English not convinced on GST rise

BY VERNON SMALL
Last updated 05:00 19/10/2009

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Low-income earners would have to be compensated if GST was increased as a result of the current tax review, Finance Minister Bill English says.

But the Government is not yet convinced of the benefits from a rise in GST, or new taxes such as land or capital gains tax.

A working group, chaired by Victoria University's Professor Bob Buckle, is considering changes to the existing system and new "base-broadening" taxes.

It is due to report in December, and Professor Buckle yesterday pointed to New Zealand's high corporate tax rate relative to other countries, and its heavy reliance on personal and business taxes as areas of possible reform.

An increase from 12.5 per cent to 15 per cent in the rate of GST would raise an extra $2 billion a year. That could be used to offset cuts to the corporate tax rate or fund the Government's long-term plan to align maximum tax rates at 30 per cent.

But Mr English said significant changes would only be warranted if the benefits clearly outweighed potential difficulties.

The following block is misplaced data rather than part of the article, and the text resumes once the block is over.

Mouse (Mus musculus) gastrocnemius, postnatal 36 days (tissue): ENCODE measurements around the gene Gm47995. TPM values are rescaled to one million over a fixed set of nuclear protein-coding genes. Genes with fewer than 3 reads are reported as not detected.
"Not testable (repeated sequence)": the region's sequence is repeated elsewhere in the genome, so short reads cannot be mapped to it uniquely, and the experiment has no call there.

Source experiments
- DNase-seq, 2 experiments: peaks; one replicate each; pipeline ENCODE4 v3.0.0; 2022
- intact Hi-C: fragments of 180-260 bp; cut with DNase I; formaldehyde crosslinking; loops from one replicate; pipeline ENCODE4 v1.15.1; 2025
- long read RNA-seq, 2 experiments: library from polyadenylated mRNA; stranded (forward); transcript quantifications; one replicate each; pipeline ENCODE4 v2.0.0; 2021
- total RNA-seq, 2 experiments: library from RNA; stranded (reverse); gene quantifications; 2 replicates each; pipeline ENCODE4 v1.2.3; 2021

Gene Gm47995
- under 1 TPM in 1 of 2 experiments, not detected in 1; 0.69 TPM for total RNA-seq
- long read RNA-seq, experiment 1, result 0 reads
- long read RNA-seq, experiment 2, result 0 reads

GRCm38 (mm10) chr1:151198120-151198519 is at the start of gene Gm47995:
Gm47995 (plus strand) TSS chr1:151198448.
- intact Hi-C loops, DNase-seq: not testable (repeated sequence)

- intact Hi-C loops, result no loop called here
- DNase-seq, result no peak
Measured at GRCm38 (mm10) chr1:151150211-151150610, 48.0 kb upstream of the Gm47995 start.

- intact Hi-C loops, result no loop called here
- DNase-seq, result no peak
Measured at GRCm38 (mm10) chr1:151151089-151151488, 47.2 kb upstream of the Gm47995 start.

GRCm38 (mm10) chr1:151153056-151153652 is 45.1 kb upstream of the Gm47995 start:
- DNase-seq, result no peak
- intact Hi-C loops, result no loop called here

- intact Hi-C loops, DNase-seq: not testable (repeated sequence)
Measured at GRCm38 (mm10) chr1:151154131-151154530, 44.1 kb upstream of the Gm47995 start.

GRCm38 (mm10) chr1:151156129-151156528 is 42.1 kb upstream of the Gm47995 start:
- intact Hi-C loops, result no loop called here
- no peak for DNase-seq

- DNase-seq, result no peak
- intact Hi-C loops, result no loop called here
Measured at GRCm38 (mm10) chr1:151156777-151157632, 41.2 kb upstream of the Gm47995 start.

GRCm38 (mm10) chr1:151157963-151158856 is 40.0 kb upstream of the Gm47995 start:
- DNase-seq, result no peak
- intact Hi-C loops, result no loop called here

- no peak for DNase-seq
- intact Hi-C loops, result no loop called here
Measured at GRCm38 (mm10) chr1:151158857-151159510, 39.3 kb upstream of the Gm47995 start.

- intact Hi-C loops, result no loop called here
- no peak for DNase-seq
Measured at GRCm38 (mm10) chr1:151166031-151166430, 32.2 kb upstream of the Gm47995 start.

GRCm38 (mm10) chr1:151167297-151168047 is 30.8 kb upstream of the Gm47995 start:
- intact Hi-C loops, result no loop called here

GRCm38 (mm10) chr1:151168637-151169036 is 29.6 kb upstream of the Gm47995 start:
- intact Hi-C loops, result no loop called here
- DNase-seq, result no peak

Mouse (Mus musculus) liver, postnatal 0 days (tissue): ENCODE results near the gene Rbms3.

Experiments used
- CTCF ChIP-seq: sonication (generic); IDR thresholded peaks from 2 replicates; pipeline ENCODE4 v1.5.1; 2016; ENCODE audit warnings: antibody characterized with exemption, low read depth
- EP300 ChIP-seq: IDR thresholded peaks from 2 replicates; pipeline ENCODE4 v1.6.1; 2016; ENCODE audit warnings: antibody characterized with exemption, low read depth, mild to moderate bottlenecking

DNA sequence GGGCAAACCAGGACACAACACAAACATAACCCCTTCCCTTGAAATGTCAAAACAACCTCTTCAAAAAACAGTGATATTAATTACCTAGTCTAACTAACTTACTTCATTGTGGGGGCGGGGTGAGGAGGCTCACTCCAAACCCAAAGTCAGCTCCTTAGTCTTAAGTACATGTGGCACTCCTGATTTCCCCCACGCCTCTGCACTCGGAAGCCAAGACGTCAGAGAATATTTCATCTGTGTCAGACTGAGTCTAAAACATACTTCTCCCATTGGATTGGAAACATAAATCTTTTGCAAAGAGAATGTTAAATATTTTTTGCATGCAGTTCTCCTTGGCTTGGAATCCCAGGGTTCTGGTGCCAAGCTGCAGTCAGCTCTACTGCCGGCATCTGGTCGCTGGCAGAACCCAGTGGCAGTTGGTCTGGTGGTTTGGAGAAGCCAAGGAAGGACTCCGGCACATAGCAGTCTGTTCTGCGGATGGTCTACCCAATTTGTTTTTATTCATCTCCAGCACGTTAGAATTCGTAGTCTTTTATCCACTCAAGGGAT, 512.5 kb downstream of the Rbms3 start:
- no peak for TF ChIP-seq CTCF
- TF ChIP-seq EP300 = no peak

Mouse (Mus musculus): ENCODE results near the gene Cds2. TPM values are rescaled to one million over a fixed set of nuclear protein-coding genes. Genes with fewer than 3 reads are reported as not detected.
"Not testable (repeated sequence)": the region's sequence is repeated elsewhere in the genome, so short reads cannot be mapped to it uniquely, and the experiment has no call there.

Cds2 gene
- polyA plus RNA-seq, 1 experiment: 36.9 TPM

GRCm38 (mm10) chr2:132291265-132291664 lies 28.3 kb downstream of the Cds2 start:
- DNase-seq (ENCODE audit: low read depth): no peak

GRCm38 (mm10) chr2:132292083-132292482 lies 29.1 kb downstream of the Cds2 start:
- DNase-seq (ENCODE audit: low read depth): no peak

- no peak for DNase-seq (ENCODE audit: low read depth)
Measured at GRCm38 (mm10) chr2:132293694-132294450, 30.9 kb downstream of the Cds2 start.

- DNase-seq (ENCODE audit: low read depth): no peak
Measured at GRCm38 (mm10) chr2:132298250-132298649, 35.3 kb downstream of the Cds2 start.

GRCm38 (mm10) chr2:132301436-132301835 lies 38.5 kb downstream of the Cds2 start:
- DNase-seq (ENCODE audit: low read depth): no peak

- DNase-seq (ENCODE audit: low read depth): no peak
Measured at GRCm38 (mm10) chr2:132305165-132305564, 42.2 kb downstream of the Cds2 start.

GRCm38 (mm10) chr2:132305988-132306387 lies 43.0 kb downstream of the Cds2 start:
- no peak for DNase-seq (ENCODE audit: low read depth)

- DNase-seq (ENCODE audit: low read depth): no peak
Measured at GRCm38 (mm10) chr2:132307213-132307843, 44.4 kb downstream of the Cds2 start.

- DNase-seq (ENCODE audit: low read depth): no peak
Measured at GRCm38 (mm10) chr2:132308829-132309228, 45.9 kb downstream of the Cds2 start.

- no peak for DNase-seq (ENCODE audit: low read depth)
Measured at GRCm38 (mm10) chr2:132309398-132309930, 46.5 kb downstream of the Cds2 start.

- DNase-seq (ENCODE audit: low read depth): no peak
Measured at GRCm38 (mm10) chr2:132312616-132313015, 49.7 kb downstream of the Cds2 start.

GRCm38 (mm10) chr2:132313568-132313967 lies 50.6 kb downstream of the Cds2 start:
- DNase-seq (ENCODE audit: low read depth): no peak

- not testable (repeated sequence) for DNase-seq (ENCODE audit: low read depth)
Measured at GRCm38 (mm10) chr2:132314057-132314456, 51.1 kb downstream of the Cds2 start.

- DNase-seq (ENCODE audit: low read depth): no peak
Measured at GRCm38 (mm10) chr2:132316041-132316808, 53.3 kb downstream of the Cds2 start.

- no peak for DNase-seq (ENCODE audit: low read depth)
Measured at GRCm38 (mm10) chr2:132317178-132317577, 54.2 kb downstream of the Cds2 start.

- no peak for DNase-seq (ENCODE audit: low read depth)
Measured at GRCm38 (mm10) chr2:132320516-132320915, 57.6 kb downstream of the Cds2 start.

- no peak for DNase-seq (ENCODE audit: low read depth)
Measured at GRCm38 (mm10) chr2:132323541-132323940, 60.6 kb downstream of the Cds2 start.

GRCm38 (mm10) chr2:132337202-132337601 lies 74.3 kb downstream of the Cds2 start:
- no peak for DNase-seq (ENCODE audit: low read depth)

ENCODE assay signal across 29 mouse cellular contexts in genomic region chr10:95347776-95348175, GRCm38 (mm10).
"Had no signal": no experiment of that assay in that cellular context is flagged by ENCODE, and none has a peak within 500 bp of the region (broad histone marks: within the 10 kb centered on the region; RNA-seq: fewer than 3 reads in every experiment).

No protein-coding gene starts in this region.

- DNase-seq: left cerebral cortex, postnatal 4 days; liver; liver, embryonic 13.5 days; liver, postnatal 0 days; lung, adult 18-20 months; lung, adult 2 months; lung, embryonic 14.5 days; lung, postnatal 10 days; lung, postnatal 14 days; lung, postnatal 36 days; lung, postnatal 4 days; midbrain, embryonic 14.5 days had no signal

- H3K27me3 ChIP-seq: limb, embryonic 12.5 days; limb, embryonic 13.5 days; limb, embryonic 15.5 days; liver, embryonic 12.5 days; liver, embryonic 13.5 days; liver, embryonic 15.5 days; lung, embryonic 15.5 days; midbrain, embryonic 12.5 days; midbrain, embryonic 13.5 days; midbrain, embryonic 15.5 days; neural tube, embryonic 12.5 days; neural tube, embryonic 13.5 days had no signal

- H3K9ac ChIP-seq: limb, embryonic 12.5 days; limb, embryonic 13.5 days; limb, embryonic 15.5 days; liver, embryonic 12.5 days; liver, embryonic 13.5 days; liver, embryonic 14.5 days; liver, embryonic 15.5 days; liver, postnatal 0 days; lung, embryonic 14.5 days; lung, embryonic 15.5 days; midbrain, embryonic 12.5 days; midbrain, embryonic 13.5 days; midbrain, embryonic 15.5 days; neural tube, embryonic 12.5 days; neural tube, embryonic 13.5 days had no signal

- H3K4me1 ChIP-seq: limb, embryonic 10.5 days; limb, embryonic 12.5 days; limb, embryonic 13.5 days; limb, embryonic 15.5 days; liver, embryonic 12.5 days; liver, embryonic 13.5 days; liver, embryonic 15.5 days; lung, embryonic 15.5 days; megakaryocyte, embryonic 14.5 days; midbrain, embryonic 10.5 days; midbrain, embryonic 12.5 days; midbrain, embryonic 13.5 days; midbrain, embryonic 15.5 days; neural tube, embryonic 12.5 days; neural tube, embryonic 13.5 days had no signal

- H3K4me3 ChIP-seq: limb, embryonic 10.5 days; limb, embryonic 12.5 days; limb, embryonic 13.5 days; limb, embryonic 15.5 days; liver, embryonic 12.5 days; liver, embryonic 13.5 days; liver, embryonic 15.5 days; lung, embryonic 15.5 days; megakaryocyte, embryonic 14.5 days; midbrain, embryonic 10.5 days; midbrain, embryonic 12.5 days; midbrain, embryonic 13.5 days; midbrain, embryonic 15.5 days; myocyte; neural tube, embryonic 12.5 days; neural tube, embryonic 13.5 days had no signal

Fairness was the main issue with a rise in GST.

"Low-income earners, in particular, would have to be compensated for any increase in GST," he said in a speech to chartered accountants in Auckland. "The tax working group will have to come up with some fairly compelling reasons to convince us of the overall benefits of further property-related taxes or an increase in GST."

Forecast revenue was falling steeply, and last week the Government said it would need to borrow an average of $250 million a week over the next four years.

Mr English said that as the world economy pulled out of recession other countries wrestling with debt would end up with smaller public services, lower pensions or increased taxes.

"We don't want to go down the route of raising taxes," he said. "The Government has a strong preference not to increase taxes to close the deficit. We prefer more efficient taxes over higher taxes."

Most forms of income should be covered and, where possible, loopholes that allowed income to be sheltered from tax should be closed.

With one of the most mobile workforces among developed countries, New Zealand's tax system must help attract and retain people, businesses and investment.

With that in mind, the Government was watching closely a parallel review in Australia, led by Treasury secretary Ken Henry.

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